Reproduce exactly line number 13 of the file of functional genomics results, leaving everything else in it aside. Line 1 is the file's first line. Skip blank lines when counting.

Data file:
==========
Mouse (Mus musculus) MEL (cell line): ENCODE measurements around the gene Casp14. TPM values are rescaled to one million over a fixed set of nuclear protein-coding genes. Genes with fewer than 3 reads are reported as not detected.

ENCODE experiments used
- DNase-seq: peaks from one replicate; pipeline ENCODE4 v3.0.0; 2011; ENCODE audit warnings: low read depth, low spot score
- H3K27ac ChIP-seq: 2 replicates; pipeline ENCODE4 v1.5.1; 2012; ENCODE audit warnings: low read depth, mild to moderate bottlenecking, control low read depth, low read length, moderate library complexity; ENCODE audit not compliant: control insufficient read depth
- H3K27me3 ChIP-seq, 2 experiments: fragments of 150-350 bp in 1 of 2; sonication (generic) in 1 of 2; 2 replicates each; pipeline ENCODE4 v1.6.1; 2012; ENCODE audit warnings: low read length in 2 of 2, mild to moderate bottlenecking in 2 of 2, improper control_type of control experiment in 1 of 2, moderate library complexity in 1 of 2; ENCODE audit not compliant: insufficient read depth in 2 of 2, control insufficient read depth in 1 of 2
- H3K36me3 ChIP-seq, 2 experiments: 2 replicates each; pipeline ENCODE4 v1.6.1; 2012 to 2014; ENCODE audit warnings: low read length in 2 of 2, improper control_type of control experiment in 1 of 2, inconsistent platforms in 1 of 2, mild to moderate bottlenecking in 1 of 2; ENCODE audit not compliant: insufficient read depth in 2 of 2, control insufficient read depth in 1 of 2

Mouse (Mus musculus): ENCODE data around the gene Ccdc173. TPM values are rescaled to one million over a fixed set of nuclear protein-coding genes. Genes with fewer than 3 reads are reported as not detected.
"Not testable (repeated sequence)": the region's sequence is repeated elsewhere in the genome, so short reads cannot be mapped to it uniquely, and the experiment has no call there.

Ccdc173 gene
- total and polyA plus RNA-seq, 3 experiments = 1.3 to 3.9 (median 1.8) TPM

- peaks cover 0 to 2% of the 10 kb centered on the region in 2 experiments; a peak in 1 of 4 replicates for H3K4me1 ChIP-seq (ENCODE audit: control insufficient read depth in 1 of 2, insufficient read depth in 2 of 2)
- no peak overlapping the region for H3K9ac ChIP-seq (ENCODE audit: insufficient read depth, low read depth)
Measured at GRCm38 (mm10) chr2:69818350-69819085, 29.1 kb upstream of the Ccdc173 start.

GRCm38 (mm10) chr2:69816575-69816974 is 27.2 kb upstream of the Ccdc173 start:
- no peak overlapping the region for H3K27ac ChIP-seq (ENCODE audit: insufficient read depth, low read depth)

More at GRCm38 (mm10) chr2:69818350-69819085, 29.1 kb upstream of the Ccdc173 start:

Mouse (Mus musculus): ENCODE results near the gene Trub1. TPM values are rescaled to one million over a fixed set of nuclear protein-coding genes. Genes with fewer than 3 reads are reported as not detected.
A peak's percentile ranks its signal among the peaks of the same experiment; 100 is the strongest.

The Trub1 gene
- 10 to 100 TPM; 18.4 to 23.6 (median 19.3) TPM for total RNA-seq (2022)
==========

Measured at GRCm38 (mm10) chr2:69818350-69819085, 29.1 kb upstream of the Ccdc173 start.